Autoimmune diseases are a category of illness, involving many different mechanisms and causes. The medicines we use to treat them work by interacting with your immune system in a few ways
- Some deactivate the system as a rescue measure (eg: corticosteroids),
- Some insulate parts of your body from itself (eg: mesalamine, which lines the bowel to protect against ulcerative colitis).
- Others attempt to affect specific response mechanisms:
- by desensitization (eg: Flonase, a nasal steroid),
- or by blunting the response (T-cell and B-cell suppressors).
My favorite nugget about the immune system is that there exist “natural killer cells”. This is how your body defends against the innumerable cancerous cells that will develop during your conversion from a single cell to a being. UpToDate’s “overview of autoimmunity” is a good introduction the pathophysiology of autoimmunity. Unfortunately, there is no equivalent easy-to-digest single article regarding immunotherapeutics. Also, a new category of drugs in the last 20 years, with new drugs coming out every year, attempt to deactivate or otherwise interact with the pathogen itself and “deactivate it”. That’s how we treat rabies, for example, although rabies is a more crude, shotgun drug, unlike the very targeted immunotherapies for things like cancer nowadays.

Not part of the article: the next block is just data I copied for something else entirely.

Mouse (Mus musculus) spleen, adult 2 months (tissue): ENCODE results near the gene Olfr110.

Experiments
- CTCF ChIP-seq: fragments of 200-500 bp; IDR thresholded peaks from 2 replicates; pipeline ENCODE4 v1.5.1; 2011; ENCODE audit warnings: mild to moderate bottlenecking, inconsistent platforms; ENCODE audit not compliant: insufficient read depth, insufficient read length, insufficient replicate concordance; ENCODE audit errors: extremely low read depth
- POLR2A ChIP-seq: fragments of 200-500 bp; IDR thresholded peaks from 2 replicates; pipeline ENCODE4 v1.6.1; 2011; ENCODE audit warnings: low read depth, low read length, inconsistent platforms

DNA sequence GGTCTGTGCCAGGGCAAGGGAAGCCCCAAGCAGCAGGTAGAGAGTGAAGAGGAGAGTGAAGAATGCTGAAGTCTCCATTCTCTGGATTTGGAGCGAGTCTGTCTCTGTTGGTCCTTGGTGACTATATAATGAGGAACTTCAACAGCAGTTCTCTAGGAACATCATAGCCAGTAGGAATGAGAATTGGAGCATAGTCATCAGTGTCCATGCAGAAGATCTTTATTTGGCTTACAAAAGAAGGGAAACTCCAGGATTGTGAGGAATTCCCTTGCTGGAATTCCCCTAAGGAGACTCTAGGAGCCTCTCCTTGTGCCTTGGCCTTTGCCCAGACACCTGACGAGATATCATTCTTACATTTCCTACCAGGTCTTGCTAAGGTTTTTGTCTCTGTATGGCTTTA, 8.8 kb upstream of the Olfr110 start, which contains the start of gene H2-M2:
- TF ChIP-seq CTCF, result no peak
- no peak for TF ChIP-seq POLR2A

A good case by which to understand autoimmune therapy is treatment for Ulcerative Colitis and Crohn’s disease. When someone presents in a severe flare:
- You control it in the immediate phase with salvage therapy that severely ramps down the immune system (corticosteroids like prednisone or if that doesn’t work then IV methylprednisolone)
- Then, you try to control it by giving mesalamine, a form of aspirin that lines the colon and basically works as a local NSAID to reduce the inflammation response itself.
- If that doesn’t work, then you try biologic agents like remicade which is an antibody you get every 3 months or so that deactivates all the TNF-alpha in your body to shut down a particular inflammatory pathway.
- If that doesn’t work, you call a general surgeon, and they take out either part of or your entire colon.
For an anatomically confined variant like ulcerative colitis which as its named only affects the colon (vs crohn’s which can happen anywhere in the enteric tract from mouth to anus), you can do it in a controlled fashion and take out the entire colon even if the inflammation hasn’t reached all the way through it yet, and then use sphincter-sparing techniques and use the end of the small bowel to create a neo-rectum so the person isn’t shitting in a bag for the rest of their life.
This was ghostwritten by my good friend Abhishek MD